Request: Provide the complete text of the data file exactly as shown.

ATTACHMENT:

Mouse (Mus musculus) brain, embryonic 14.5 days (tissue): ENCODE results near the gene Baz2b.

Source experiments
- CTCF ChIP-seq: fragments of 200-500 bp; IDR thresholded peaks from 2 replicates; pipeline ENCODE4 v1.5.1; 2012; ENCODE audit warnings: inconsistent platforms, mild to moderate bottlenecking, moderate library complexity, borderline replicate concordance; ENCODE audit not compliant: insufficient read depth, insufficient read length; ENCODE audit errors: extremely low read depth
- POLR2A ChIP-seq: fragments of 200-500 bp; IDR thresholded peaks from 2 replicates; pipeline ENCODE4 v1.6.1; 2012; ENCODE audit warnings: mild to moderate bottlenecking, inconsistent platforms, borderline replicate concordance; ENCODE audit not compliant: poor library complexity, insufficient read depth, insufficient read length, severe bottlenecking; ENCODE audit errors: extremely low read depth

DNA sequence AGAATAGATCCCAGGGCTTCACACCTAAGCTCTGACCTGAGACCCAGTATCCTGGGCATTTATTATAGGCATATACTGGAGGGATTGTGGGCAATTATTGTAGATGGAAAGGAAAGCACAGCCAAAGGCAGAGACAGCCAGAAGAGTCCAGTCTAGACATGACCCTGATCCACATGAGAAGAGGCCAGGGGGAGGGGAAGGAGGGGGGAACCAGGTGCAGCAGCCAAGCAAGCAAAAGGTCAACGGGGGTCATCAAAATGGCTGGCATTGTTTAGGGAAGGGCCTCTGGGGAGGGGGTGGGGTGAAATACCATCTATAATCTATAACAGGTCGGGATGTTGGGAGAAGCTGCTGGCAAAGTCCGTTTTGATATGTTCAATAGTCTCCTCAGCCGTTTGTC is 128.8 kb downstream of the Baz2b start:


Mouse (Mus musculus) brain, embryonic 14.5 days (tissue): ENCODE results near the gene Baz2b.

Source experiments
- CTCF ChIP-seq: fragments of 200-500 bp; IDR thresholded peaks from 2 replicates; pipeline ENCODE4 v1.5.1; 2012; ENCODE audit warnings: inconsistent platforms, mild to moderate bottlenecking, moderate library complexity, borderline replicate concordance; ENCODE audit not compliant: insufficient read depth, insufficient read length; ENCODE audit errors: extremely low read depth
- POLR2A ChIP-seq: fragments of 200-500 bp; IDR thresholded peaks from 2 replicates; pipeline ENCODE4 v1.6.1; 2012; ENCODE audit warnings: mild to moderate bottlenecking, inconsistent platforms, borderline replicate concordance; ENCODE audit not compliant: poor library complexity, insufficient read depth, insufficient read length, severe bottlenecking; ENCODE audit errors: extremely low read depth

DNA sequence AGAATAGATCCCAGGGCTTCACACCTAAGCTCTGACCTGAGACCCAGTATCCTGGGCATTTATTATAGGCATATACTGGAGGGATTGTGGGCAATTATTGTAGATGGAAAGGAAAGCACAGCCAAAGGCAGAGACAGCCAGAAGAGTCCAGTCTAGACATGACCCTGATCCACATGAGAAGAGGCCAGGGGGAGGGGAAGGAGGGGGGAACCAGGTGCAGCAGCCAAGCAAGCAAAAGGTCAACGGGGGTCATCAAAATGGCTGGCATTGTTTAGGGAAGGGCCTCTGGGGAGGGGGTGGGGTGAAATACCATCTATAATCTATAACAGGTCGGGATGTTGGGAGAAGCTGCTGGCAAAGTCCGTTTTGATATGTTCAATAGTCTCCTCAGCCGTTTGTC is 128.8 kb downstream of the Baz2b start: